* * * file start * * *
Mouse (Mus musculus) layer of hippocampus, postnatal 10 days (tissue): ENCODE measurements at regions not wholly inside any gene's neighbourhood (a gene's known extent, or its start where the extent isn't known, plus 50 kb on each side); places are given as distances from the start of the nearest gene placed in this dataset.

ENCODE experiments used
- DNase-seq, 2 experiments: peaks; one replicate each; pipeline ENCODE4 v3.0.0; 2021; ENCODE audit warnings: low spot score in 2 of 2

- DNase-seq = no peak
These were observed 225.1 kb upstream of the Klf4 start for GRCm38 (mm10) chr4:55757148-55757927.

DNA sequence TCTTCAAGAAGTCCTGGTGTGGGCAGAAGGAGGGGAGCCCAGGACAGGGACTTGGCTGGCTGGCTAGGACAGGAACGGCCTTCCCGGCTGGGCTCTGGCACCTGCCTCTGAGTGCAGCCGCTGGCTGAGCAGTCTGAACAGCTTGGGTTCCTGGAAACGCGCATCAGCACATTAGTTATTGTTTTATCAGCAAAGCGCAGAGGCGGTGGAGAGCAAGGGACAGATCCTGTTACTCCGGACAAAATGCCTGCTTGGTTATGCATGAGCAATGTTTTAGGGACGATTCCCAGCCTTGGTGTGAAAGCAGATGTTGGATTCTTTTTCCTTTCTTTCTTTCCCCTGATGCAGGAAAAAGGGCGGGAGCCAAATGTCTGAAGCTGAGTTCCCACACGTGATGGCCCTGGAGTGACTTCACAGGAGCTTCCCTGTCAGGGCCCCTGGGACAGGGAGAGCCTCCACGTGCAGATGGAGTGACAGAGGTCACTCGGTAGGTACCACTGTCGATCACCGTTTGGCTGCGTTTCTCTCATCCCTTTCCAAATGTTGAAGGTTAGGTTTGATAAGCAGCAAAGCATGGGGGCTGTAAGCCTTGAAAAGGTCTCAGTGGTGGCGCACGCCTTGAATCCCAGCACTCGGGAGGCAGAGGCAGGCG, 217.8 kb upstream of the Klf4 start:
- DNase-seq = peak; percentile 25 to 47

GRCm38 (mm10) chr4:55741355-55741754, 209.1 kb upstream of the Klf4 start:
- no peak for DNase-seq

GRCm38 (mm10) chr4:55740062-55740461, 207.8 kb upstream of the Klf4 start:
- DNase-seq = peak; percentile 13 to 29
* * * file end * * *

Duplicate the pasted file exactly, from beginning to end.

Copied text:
Mouse (Mus musculus) layer of hippocampus, postnatal 10 days (tissue): ENCODE measurements at regions not wholly inside any gene's neighbourhood (a gene's known extent, or its start where the extent isn't known, plus 50 kb on each side); places are given as distances from the start of the nearest gene placed in this dataset.

ENCODE experiments used
- DNase-seq, 2 experiments: peaks; one replicate each; pipeline ENCODE4 v3.0.0; 2021; ENCODE audit warnings: low spot score in 2 of 2

- DNase-seq = no peak
These were observed 225.1 kb upstream of the Klf4 start for GRCm38 (mm10) chr4:55757148-55757927.

DNA sequence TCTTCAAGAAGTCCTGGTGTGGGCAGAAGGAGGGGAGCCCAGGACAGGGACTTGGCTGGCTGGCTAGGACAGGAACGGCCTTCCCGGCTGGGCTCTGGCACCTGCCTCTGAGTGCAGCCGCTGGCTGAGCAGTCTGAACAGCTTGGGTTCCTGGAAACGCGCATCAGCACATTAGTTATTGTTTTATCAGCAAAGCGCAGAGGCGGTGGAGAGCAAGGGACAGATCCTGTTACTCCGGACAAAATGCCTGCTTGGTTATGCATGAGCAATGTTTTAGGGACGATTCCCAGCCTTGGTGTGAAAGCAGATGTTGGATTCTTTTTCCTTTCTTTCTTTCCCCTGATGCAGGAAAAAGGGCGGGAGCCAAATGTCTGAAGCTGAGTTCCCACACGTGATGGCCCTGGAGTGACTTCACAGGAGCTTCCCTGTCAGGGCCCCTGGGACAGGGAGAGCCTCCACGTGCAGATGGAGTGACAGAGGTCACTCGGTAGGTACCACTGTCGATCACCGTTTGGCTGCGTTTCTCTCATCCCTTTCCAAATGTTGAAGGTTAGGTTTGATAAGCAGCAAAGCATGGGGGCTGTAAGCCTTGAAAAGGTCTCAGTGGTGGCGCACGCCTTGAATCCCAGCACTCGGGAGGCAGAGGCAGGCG, 217.8 kb upstream of the Klf4 start:
- DNase-seq = peak; percentile 25 to 47

GRCm38 (mm10) chr4:55741355-55741754, 209.1 kb upstream of the Klf4 start:
- no peak for DNase-seq

GRCm38 (mm10) chr4:55740062-55740461, 207.8 kb upstream of the Klf4 start:
- DNase-seq = peak; percentile 13 to 29